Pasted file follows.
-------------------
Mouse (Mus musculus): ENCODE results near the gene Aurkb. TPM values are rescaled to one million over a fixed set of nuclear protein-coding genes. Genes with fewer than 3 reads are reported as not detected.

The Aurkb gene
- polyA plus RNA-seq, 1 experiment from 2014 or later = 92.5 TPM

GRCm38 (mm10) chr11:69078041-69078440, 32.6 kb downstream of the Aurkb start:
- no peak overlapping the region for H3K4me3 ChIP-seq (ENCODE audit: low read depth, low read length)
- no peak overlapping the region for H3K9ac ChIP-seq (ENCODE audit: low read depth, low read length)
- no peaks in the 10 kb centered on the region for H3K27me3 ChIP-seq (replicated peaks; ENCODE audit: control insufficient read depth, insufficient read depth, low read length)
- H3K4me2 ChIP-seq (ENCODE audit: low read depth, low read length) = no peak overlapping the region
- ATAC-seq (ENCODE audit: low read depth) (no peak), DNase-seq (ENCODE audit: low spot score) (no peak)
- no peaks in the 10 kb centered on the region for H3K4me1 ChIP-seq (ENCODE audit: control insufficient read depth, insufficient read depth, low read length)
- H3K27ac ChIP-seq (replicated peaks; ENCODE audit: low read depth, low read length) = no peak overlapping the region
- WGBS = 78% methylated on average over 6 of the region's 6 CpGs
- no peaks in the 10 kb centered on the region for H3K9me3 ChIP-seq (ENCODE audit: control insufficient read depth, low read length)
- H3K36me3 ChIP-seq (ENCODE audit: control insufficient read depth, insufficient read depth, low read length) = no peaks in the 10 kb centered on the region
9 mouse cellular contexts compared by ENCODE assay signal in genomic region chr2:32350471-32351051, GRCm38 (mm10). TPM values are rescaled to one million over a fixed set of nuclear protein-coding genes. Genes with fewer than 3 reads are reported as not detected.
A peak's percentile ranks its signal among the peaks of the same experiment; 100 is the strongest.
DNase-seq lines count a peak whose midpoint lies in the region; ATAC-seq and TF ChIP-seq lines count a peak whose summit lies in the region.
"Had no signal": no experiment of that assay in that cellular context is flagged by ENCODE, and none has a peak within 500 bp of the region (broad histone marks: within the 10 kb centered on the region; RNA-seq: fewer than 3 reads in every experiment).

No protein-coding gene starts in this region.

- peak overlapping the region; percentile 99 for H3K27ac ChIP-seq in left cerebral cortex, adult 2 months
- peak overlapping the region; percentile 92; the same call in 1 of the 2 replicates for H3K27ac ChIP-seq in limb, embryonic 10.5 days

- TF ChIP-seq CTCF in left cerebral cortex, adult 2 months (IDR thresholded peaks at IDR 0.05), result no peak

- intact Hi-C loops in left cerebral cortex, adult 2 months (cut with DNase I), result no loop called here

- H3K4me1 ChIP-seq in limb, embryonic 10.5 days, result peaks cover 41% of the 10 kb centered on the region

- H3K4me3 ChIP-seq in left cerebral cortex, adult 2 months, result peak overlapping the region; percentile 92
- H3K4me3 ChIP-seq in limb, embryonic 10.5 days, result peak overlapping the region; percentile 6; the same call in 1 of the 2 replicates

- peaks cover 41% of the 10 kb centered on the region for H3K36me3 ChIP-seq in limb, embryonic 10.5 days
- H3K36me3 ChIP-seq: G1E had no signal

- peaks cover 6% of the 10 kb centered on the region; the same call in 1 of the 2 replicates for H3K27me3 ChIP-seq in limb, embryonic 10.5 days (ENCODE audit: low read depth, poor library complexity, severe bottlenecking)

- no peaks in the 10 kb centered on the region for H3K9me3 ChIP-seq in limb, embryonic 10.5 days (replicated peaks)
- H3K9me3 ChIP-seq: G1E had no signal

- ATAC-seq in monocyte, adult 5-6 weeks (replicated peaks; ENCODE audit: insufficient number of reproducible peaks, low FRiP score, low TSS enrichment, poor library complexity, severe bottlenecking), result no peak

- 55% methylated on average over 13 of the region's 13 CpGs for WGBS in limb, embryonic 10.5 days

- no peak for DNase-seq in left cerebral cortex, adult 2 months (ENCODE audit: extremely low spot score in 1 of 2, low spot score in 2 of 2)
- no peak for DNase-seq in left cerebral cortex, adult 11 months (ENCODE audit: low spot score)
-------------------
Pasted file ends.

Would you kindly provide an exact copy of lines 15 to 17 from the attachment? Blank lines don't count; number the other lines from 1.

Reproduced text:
9 mouse cellular contexts compared by ENCODE assay signal in genomic region chr2:32350471-32351051, GRCm38 (mm10). TPM values are rescaled to one million over a fixed set of nuclear protein-coding genes. Genes with fewer than 3 reads are reported as not detected.
A peak's percentile ranks its signal among the peaks of the same experiment; 100 is the strongest.
DNase-seq lines count a peak whose midpoint lies in the region; ATAC-seq and TF ChIP-seq lines count a peak whose summit lies in the region.